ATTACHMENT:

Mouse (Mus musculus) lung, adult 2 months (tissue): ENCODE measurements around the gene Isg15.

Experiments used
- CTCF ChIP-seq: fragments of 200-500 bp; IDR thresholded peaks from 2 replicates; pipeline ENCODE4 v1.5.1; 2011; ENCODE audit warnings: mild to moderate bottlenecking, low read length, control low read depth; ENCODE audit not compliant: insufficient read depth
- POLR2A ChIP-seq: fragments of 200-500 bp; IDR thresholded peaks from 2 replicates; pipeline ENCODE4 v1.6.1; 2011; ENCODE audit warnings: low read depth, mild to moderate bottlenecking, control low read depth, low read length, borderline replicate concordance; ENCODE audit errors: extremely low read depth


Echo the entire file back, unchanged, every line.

Mouse (Mus musculus) lung, adult 2 months (tissue): ENCODE measurements around the gene Isg15.

Experiments used
- CTCF ChIP-seq: fragments of 200-500 bp; IDR thresholded peaks from 2 replicates; pipeline ENCODE4 v1.5.1; 2011; ENCODE audit warnings: mild to moderate bottlenecking, low read length, control low read depth; ENCODE audit not compliant: insufficient read depth
- POLR2A ChIP-seq: fragments of 200-500 bp; IDR thresholded peaks from 2 replicates; pipeline ENCODE4 v1.6.1; 2011; ENCODE audit warnings: low read depth, mild to moderate bottlenecking, control low read depth, low read length, borderline replicate concordance; ENCODE audit errors: extremely low read depth